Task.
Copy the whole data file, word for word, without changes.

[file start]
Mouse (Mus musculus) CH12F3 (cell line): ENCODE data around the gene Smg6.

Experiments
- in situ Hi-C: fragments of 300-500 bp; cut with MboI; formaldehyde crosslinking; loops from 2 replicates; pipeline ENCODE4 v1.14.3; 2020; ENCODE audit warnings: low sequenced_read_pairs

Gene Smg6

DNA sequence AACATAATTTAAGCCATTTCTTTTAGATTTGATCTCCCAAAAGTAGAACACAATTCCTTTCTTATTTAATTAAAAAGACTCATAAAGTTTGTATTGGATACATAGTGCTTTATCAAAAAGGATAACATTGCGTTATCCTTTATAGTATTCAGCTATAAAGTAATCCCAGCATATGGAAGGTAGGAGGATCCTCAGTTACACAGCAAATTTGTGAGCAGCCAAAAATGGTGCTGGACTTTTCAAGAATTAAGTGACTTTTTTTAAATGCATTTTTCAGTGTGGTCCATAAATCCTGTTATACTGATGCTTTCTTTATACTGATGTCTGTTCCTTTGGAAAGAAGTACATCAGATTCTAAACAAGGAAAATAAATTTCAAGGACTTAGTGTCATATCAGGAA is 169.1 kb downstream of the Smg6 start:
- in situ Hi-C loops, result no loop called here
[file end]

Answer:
Mouse (Mus musculus) CH12F3 (cell line): ENCODE data around the gene Smg6.

Experiments
- in situ Hi-C: fragments of 300-500 bp; cut with MboI; formaldehyde crosslinking; loops from 2 replicates; pipeline ENCODE4 v1.14.3; 2020; ENCODE audit warnings: low sequenced_read_pairs

Gene Smg6

DNA sequence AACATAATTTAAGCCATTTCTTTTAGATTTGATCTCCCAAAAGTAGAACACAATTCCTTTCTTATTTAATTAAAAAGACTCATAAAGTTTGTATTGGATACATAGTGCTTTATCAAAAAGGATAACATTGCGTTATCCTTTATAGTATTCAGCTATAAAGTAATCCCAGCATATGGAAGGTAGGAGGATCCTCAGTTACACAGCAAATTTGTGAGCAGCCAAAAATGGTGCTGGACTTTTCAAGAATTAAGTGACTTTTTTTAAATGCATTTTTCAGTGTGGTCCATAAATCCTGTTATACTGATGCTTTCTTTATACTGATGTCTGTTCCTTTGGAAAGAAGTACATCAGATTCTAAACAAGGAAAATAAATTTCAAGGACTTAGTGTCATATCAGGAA is 169.1 kb downstream of the Smg6 start:
- in situ Hi-C loops, result no loop called here